Limiting Disclosure for Jacksonville Divorce Attorneys for High Net Worth Individuals

The mandatory disclosure rule does not preclude the trial judge from dispensing with discovery beyond the required financial affidavit in a given case. Rather, the provisions of Fla. Fam. Law R. P. 12.285(b-d) are self-executing but not necessarily applicable in all cases. In other words, these particular provisions are so framed as to eliminate the necessity to make a formal request for this discovery and, instead, to make it the responsibility of both parties in a family law or Florida Divorce case to produce the information without such a request. A court may, on the motion of a party or on its own motion, limit the disclosure requirements in this rule should it find good cause for doing so.

Privacy and Florida Divorce Discovery

Ordinarily an order allowing financial worth discovery did not by itself present the kind of irreparable harm necessary for review by common law certiorari. Disclosure of personal financial information was not alone sufficient to establish irreparable harm for common law certiorari. See also Eberhardt v. Eberhardt, 666 So. 2d 1024 (Fla. 4th DCA 1996) (production of income tax returns in action for accounting indistinguishable from financial worth information sought in Martin-Johnson; mere production of financial worth without more insufficient to show irreparable harm). See Bared & Co. v. McGuire, 670 So. 2d 153 (Fla. 4th DCA 1996).

The kind of discovery that might cause injury of an irreparable nature was illustrated by “cat out of the bag” information. The court defined such a disclosure as “material that could be used by an unscrupulous litigant to injure another person or party outside the context of the litigation.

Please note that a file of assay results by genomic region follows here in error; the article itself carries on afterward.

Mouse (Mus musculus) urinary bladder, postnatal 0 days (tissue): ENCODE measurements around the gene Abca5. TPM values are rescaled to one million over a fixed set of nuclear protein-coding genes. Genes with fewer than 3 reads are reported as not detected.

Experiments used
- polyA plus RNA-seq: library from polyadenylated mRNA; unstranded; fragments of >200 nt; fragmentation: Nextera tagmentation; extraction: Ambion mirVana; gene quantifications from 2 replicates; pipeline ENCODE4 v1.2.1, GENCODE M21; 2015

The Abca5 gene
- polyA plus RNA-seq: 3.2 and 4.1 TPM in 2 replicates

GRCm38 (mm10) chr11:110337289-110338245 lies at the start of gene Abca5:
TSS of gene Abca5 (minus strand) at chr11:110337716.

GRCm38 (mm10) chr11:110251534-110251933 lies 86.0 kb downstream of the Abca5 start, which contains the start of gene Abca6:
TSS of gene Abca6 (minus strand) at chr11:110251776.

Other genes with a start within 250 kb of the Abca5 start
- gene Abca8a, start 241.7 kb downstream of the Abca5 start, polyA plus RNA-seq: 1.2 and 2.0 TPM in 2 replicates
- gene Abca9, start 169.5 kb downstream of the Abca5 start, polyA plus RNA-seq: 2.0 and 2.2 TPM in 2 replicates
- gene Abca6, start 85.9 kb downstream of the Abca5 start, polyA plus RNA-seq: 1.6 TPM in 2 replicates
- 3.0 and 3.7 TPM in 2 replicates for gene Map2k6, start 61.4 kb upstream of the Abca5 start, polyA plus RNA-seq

The constitution of the State of Florida contains an express right of privacy. Although there is no catalogue in our constitutional provision as to those matters encompassed by the term privacy, it seems apparent to us that personal finances are among those private matters kept secret by most people. See Winfield v. Division of Pari-Mutuel Wagering, 477 So. 2d 544 (Fla. 1985) (law in Florida recognizes an individual’s legitimate expectation of privacy in individual’s private bank account, financial records). Disclosure of income and personal investments is often not made even to siblings and others within the immediate family, much less to strangers. Private financial worth information is thus usually withheld from the world at large unless the courts compel such disclosure. Even then, disclosure is made only so far as necessary.

The scope of discovery in a divorce modification proceeding is necessarily narrower than in a plenary proceeding to establish the need and amount of such support in the first instance. Where there has been no prior adjudication of the support issue, as for example when a dissolution of marriage or paternity case is first filed, it is usually necessary to require broad disclosure by both parties to provide a trial judge with an evidentiary basis to decide contested issues as to support. When the issue is modification of prior adjudications of support, however, the necessity for discovery is decidedly different. The prior adjudications must necessarily be understood to have been made on a record of known facts about financial worth. Thus, assuming that a Florida court has the authority to modify another state’s support order, any new discovery should properly be limited to the precise change in circumstances properly alleged and cognizable in the requested modification. In this case, however, the trial judge did not engage in the kind of analysis just outlined as to the permissible scope of discovery.

Woodward v. Berkery, 714 So.2d 1027 (Fla. 4th DCA 1997)

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